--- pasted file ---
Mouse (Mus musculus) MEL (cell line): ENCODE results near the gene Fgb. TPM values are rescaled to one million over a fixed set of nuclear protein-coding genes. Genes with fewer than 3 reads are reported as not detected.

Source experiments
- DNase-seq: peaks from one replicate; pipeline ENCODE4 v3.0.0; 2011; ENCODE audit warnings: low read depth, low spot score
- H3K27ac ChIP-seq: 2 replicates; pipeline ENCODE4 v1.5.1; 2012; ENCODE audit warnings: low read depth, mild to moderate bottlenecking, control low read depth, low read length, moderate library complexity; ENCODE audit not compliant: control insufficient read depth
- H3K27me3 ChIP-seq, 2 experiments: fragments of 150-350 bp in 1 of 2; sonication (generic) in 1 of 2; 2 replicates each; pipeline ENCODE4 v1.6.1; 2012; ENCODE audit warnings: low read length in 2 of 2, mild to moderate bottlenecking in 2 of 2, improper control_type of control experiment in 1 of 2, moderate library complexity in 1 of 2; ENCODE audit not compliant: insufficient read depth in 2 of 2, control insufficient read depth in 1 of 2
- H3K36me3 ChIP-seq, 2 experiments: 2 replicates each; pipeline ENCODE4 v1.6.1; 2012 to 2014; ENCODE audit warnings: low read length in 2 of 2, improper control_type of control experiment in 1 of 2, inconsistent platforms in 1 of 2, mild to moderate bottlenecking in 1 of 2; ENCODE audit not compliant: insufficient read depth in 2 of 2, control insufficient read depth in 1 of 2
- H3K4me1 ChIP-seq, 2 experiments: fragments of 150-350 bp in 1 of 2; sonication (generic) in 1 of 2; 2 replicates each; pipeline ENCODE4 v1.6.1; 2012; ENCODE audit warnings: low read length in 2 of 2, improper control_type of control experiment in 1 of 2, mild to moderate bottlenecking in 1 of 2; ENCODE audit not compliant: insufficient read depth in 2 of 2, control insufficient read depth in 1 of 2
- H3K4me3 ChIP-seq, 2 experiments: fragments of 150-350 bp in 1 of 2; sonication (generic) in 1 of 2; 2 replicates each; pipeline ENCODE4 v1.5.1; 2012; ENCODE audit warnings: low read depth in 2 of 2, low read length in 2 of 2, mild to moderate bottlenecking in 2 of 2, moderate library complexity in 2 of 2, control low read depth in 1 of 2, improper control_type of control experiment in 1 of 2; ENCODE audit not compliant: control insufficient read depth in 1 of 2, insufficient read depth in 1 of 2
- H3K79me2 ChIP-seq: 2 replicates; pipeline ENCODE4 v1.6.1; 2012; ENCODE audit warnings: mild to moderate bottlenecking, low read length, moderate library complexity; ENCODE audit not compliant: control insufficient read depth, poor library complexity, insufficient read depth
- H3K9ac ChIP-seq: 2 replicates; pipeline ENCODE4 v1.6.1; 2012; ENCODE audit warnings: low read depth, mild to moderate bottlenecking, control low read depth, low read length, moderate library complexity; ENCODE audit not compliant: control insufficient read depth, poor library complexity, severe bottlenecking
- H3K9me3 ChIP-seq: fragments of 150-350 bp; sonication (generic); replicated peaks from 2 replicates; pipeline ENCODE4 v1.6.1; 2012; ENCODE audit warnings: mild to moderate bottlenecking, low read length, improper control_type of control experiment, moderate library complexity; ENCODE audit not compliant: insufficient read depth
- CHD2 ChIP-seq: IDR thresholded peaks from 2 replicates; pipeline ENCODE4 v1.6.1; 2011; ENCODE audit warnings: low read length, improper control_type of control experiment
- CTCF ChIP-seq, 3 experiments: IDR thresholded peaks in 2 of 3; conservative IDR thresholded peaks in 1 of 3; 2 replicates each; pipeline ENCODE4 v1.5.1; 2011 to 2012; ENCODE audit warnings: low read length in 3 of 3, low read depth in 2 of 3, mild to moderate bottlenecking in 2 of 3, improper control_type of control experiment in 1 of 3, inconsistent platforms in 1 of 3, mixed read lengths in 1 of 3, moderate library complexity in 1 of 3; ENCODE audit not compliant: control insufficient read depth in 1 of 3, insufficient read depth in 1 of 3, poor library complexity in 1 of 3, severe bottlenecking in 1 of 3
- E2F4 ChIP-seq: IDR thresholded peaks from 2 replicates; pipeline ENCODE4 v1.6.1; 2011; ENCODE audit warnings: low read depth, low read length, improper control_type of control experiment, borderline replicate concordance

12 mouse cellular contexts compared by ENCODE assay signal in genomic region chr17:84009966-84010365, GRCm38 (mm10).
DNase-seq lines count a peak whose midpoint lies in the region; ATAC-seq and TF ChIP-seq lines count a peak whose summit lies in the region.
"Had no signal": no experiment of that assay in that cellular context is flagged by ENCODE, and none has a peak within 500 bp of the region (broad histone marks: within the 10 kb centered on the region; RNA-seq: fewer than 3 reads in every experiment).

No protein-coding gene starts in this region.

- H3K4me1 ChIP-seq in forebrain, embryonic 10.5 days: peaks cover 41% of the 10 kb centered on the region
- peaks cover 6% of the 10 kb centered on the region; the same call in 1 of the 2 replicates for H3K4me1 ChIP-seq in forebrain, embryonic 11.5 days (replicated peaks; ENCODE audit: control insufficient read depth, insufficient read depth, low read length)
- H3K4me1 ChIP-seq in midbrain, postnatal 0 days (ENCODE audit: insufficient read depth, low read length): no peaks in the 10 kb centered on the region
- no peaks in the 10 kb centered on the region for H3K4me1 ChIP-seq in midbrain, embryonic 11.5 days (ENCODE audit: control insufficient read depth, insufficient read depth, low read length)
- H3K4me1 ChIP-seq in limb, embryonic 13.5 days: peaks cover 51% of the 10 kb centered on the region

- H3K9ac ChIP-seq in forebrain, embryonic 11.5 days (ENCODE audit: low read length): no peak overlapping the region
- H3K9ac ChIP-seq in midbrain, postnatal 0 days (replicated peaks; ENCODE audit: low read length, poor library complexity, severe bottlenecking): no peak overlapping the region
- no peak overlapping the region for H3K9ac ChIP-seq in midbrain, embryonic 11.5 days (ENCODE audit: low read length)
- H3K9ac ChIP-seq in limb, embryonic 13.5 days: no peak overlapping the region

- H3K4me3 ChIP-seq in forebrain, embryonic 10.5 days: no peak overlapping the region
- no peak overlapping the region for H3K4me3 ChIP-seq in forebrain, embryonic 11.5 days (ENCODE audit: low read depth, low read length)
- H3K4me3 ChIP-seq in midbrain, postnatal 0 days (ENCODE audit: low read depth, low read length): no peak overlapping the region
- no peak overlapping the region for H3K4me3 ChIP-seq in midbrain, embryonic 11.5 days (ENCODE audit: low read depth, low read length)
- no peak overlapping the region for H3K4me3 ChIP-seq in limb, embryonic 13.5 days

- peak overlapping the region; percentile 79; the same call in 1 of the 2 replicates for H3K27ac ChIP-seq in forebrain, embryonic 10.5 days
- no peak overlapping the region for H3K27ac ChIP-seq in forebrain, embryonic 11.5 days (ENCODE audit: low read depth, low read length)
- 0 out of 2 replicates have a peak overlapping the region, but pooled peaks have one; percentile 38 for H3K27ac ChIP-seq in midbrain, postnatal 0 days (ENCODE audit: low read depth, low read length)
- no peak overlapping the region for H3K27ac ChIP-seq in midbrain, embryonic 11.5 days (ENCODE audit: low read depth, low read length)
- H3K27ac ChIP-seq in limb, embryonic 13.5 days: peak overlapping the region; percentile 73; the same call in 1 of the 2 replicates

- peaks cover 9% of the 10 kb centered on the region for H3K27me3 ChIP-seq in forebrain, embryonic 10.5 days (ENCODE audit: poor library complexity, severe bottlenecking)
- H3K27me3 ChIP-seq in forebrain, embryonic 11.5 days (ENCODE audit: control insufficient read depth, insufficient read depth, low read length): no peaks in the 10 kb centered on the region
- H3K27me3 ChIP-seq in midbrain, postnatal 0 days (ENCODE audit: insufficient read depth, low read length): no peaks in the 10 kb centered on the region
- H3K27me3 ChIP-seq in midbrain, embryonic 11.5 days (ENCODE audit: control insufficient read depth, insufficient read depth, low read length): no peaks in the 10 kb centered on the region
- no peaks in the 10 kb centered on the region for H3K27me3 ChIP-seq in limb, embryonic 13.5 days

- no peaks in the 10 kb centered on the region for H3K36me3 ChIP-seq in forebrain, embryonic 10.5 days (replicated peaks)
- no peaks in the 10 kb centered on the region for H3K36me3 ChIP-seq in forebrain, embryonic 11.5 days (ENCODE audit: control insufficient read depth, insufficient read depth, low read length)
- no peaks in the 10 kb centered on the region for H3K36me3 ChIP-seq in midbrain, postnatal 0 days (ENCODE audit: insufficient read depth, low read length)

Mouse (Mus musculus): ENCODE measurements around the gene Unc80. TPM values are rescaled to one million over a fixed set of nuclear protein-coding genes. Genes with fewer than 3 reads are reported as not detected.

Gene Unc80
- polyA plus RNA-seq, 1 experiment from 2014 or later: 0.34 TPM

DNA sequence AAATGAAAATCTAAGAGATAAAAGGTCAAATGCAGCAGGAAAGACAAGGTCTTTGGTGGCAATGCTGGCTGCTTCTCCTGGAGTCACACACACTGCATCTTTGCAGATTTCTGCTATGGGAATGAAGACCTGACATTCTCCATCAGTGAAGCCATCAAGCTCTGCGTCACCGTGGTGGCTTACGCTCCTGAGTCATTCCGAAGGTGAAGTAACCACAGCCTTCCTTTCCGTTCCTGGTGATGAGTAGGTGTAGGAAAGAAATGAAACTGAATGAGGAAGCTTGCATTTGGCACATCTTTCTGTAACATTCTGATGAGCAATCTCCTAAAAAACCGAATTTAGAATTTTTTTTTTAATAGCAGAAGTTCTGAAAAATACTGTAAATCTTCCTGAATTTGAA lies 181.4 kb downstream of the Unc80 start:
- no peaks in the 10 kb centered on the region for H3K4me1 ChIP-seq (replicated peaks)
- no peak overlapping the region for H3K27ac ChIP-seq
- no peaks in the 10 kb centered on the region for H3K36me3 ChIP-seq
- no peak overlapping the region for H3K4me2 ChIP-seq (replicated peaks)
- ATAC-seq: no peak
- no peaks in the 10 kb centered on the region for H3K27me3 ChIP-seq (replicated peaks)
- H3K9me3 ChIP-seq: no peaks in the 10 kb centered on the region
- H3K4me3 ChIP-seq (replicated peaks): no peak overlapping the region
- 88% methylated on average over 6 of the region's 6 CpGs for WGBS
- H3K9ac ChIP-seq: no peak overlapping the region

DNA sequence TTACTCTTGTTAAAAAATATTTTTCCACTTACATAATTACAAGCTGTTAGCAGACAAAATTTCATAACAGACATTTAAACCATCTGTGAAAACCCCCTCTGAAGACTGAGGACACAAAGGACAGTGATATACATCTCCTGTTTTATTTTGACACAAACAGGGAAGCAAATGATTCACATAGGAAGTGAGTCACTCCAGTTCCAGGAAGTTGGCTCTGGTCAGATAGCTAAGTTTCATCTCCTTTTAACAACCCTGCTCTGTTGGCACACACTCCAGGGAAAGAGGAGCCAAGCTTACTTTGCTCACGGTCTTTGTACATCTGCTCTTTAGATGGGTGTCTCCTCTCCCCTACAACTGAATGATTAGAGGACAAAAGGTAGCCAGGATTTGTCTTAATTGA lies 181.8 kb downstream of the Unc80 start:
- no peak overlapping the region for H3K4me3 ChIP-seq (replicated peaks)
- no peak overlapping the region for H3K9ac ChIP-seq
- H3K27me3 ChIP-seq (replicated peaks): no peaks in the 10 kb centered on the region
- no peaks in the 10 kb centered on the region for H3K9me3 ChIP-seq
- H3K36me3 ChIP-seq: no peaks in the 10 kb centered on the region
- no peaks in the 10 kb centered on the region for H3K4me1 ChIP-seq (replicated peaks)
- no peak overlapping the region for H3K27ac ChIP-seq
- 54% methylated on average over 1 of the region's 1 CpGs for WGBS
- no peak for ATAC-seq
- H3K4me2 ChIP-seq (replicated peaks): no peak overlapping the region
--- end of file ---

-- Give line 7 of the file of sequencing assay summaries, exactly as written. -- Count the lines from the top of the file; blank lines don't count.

- H3K4me1 ChIP-seq, 2 experiments: fragments of 150-350 bp in 1 of 2; sonication (generic) in 1 of 2; 2 replicates each; pipeline ENCODE4 v1.6.1; 2012; ENCODE audit warnings: low read length in 2 of 2, improper control_type of control experiment in 1 of 2, mild to moderate bottlenecking in 1 of 2; ENCODE audit not compliant: insufficient read depth in 2 of 2, control insufficient read depth in 1 of 2